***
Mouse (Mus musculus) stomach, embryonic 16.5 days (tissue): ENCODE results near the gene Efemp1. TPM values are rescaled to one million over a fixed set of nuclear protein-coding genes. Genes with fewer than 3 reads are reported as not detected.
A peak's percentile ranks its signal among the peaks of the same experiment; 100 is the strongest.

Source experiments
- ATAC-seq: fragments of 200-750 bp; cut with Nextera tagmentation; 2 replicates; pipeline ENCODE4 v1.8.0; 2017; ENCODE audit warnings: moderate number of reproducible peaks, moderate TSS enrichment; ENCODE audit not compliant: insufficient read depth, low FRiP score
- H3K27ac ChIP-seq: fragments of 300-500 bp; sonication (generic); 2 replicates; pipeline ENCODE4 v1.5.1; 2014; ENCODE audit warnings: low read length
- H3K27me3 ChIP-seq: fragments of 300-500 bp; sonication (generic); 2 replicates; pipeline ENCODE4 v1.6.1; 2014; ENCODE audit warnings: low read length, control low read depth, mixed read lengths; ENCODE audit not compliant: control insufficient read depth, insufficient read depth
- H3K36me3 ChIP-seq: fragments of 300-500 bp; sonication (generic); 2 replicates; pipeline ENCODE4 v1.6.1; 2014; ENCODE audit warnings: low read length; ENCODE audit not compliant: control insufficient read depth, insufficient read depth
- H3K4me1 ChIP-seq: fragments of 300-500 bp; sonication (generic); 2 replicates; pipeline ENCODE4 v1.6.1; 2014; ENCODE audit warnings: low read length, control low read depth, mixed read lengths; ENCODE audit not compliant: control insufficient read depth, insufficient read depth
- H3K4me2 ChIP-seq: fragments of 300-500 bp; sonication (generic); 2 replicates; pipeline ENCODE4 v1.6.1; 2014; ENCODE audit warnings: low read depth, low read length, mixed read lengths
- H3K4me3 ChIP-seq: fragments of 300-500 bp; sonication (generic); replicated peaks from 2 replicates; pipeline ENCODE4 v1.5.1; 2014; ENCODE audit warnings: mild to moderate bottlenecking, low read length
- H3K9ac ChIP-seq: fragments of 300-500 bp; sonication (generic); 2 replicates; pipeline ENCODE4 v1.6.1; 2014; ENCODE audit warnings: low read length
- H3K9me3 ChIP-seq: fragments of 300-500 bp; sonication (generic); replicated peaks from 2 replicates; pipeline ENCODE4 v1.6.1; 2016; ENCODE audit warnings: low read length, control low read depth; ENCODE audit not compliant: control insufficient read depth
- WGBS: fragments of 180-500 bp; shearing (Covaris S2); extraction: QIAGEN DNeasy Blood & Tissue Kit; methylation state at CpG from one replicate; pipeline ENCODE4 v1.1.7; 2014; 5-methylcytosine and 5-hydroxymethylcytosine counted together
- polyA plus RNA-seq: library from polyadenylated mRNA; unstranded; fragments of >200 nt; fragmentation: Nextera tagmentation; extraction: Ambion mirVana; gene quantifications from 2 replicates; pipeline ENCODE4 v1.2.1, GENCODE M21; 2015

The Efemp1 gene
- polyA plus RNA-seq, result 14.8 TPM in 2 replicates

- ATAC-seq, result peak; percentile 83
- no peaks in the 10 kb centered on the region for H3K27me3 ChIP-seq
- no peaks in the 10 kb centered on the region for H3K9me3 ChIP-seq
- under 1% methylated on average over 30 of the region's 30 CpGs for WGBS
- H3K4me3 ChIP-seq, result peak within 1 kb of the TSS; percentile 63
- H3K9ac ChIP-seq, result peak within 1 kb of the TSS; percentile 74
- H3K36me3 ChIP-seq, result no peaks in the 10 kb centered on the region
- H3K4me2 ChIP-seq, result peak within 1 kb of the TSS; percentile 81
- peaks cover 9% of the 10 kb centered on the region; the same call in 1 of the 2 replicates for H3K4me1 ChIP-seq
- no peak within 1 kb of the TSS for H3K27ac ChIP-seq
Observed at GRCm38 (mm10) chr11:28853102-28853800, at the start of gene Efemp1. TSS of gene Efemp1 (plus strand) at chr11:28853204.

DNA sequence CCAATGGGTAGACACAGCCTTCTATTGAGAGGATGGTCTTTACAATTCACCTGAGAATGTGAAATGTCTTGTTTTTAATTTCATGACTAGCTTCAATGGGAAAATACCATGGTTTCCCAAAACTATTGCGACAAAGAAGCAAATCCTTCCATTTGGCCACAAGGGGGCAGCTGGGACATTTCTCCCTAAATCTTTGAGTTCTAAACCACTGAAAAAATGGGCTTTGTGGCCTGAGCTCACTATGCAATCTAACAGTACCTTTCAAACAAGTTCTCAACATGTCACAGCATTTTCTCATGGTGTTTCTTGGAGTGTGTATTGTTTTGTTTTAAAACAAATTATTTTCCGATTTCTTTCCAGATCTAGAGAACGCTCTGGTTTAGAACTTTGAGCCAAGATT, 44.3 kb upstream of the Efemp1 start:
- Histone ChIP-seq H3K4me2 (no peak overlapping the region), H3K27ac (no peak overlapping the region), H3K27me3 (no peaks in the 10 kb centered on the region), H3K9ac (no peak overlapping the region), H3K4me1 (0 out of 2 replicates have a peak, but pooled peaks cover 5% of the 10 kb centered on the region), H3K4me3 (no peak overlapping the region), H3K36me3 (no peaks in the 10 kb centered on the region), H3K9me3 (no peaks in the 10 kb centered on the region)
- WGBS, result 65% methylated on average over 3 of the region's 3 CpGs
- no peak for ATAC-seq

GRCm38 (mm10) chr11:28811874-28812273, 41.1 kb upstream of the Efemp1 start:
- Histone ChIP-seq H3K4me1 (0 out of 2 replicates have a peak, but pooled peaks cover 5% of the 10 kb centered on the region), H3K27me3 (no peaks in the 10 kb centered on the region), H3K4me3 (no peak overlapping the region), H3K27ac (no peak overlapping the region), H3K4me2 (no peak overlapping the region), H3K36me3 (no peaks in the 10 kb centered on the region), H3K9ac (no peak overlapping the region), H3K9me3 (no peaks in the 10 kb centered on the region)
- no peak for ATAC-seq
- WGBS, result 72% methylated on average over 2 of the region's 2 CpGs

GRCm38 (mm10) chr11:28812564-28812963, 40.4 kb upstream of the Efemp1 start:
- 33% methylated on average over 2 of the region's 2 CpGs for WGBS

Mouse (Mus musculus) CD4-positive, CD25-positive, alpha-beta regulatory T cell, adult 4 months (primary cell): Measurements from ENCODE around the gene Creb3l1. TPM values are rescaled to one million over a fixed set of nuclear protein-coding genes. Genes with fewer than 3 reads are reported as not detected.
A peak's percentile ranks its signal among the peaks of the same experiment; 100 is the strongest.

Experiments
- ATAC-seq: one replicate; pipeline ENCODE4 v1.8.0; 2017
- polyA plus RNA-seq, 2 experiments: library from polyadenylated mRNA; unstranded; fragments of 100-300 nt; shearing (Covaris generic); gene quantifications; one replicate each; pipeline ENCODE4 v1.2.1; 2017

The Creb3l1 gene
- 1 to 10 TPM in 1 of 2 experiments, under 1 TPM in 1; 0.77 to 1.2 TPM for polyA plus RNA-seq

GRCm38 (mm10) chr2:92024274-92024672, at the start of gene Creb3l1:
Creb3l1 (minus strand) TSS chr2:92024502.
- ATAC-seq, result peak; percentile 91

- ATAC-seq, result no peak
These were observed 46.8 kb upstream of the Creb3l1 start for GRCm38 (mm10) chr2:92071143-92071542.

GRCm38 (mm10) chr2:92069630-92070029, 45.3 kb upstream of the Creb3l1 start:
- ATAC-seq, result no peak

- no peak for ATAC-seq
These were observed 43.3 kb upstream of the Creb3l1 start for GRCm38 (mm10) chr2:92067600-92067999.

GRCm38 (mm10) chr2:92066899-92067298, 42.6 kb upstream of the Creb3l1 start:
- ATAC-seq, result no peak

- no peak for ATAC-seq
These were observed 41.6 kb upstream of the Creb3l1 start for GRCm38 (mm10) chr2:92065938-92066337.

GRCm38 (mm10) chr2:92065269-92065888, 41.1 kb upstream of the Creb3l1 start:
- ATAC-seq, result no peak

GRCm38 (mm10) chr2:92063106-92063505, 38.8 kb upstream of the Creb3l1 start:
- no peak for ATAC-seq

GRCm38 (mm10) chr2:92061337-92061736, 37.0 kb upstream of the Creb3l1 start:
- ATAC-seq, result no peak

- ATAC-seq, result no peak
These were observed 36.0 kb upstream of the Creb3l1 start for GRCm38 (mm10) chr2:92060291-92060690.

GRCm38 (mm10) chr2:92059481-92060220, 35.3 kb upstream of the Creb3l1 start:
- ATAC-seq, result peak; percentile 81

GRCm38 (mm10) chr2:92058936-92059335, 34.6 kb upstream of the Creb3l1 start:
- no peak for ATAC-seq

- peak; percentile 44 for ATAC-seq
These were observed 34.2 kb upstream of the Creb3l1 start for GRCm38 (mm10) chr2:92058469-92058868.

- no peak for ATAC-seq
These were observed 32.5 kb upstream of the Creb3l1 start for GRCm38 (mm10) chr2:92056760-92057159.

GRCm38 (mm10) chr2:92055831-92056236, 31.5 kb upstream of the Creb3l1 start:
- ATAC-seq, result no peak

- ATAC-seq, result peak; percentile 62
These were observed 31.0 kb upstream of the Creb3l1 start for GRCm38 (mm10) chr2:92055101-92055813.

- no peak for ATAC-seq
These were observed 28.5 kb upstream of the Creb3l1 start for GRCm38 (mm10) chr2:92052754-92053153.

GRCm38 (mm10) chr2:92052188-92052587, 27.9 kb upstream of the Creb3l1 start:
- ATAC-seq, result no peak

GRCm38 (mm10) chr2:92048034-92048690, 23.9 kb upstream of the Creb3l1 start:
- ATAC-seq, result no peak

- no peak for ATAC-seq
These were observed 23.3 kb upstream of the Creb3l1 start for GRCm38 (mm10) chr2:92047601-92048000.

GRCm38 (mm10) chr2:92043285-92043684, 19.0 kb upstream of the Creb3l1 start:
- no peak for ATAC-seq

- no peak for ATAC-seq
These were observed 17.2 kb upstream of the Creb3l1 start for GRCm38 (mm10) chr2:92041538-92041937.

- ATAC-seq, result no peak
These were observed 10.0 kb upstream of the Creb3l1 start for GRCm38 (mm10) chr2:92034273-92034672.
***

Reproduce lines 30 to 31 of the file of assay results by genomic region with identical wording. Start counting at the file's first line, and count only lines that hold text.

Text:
- WGBS, result 65% methylated on average over 3 of the region's 3 CpGs
- no peak for ATAC-seq